It is also possible for individual MLAs to switch designations during a mandate. While this is only supposed to happen under certain circumstances, it would theoretically be possible for all MLAs to make this happen (and mid-mandate switches don’t affect which party gets to nominate the deputy First Minister, anyway).

However, an apparent inability to form an Executive is only one issue currently facing NI’s institutions. The failure to elect a Speaker is what has prevented the Assembly from sitting properly in the 16 months since the election.

  • Designation

All MLAs must choose a community designation at the first meeting of the Assembly following an election or their co-option into Stormont: Nationalist, Unionist or Other.

The overall size of each designation plays a crucial role in determining which parties are entitled to nominate a First Minister and deputy First Minister.

The three designations are each deemed to have a size equal to the number of members who work under that designation (with first-preference votes in the prior election used as a tie-breaker, if and when required).

  • Mechanism

FactCheckNI has looked before at the process of nominating First and deputy First Ministers.

Essentially, after an election, the First Minister will normally come from within the largest designation (Nationalist, Unionist, or Other), nominated by the largest party within that designation. The deputy First Minister will then come from within the second largest designation (Nationalist, Unionist, or Other), nominated by the largest party within that designation.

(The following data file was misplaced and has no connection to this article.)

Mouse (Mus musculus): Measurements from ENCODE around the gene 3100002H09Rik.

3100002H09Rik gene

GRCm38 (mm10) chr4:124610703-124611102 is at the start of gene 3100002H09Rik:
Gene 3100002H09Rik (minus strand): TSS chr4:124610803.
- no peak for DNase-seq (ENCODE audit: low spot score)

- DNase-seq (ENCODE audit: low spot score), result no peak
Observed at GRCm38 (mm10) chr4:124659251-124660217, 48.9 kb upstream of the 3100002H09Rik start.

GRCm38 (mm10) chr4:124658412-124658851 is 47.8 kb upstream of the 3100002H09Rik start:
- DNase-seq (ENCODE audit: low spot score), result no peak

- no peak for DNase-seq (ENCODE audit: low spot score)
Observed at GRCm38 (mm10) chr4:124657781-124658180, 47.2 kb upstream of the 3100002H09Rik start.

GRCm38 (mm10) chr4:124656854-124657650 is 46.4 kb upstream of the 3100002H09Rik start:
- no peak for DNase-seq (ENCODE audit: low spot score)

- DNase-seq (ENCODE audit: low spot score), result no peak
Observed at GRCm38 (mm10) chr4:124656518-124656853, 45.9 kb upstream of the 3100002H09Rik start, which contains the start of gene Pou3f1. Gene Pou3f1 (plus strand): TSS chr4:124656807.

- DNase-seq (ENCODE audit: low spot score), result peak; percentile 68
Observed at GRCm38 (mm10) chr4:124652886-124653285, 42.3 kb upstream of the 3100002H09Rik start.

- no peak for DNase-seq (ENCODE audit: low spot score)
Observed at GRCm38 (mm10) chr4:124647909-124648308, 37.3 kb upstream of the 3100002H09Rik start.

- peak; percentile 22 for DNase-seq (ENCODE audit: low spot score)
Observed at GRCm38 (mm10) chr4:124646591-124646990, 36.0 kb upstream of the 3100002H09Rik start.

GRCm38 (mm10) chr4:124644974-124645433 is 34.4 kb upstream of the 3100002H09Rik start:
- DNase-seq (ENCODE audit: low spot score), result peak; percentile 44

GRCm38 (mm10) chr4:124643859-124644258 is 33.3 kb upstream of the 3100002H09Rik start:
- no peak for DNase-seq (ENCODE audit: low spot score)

One caveat in the legislation is that, if the overall largest party in the Assembly is not within the largest designation, it will still get to nominate the First Minister, and then the largest party within the largest designation will nominate the deputy First Minister. This provision is detailed in Section 16C(6) of the Northern Ireland Act 1998 and means that the largest party after an election chooses the First Minister no matter the size of their designation.